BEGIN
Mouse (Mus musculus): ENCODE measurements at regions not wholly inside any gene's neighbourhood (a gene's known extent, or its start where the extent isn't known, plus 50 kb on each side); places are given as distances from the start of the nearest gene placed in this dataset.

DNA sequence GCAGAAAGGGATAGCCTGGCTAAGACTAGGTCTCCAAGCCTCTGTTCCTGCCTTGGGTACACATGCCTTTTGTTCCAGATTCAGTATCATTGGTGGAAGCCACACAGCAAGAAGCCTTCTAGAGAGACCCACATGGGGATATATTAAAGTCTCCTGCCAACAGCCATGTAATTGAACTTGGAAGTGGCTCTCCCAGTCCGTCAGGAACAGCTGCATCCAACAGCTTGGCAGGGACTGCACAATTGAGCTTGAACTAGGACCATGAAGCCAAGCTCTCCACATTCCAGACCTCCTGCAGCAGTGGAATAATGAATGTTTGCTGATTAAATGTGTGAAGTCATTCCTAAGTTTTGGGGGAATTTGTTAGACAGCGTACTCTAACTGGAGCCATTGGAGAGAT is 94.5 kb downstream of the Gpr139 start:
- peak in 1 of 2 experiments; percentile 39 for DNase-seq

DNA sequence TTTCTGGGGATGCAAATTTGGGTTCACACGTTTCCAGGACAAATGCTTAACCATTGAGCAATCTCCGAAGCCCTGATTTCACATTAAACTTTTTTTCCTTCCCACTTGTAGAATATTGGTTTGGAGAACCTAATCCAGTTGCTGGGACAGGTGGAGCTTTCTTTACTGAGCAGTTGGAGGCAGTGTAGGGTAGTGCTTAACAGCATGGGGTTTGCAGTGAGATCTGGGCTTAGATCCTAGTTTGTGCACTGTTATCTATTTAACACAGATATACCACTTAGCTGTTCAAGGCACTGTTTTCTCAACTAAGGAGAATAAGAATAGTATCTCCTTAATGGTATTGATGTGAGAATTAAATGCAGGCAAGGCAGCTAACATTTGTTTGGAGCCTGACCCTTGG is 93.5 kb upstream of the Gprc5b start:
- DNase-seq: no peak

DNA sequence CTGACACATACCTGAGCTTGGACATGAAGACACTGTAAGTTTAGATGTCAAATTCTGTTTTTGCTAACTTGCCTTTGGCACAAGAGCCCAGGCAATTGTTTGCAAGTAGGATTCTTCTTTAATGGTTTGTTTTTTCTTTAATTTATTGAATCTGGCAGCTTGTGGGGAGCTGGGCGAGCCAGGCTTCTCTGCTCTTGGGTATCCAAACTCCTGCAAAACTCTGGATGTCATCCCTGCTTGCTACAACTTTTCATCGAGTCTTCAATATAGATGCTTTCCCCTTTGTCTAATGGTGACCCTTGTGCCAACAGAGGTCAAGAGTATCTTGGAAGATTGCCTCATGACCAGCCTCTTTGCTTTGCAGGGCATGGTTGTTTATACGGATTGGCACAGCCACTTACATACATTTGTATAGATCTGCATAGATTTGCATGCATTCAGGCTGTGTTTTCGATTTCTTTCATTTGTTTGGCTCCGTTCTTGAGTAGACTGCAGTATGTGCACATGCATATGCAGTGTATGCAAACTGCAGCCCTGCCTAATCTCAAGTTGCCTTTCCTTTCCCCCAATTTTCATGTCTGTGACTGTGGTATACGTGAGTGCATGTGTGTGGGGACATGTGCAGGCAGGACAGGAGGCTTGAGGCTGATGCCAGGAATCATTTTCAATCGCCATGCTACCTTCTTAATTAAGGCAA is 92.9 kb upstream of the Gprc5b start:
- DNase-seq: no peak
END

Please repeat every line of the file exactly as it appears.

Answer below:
Mouse (Mus musculus): ENCODE measurements at regions not wholly inside any gene's neighbourhood (a gene's known extent, or its start where the extent isn't known, plus 50 kb on each side); places are given as distances from the start of the nearest gene placed in this dataset.

DNA sequence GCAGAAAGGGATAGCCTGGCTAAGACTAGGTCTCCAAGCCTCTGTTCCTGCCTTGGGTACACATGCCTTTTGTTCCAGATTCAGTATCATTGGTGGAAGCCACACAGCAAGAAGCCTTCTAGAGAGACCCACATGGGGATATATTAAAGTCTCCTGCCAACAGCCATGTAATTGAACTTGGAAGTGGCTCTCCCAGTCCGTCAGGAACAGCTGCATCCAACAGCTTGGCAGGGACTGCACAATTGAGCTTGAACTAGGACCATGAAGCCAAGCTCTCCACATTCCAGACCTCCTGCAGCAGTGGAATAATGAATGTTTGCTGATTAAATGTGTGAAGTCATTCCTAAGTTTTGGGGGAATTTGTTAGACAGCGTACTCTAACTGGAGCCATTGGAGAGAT is 94.5 kb downstream of the Gpr139 start:
- peak in 1 of 2 experiments; percentile 39 for DNase-seq

DNA sequence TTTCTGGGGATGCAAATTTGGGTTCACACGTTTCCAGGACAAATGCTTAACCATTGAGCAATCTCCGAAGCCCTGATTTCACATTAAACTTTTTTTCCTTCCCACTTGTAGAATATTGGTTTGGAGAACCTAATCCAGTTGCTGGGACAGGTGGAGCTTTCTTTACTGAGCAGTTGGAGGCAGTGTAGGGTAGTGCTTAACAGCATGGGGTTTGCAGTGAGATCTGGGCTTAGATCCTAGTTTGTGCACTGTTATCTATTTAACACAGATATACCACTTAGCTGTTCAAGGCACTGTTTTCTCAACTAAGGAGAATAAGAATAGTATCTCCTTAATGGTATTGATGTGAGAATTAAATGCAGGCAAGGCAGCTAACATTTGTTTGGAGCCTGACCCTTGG is 93.5 kb upstream of the Gprc5b start:
- DNase-seq: no peak

DNA sequence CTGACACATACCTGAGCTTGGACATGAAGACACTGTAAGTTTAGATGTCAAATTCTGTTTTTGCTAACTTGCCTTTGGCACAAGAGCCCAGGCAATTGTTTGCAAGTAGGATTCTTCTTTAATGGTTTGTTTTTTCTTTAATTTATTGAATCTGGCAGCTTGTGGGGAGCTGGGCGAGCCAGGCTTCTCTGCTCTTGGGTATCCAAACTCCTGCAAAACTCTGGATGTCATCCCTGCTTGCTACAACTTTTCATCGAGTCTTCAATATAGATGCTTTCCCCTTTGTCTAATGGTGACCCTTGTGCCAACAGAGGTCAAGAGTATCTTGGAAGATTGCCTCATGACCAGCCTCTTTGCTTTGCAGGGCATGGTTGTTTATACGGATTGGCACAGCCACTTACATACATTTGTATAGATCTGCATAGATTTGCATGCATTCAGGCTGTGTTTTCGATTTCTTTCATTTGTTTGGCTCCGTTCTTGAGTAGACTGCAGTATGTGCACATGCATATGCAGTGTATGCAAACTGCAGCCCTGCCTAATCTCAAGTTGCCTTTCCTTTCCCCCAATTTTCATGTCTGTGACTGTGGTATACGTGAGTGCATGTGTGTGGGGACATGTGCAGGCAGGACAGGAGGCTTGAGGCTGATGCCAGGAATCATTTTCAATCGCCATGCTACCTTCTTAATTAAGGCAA is 92.9 kb upstream of the Gprc5b start:
- DNase-seq: no peak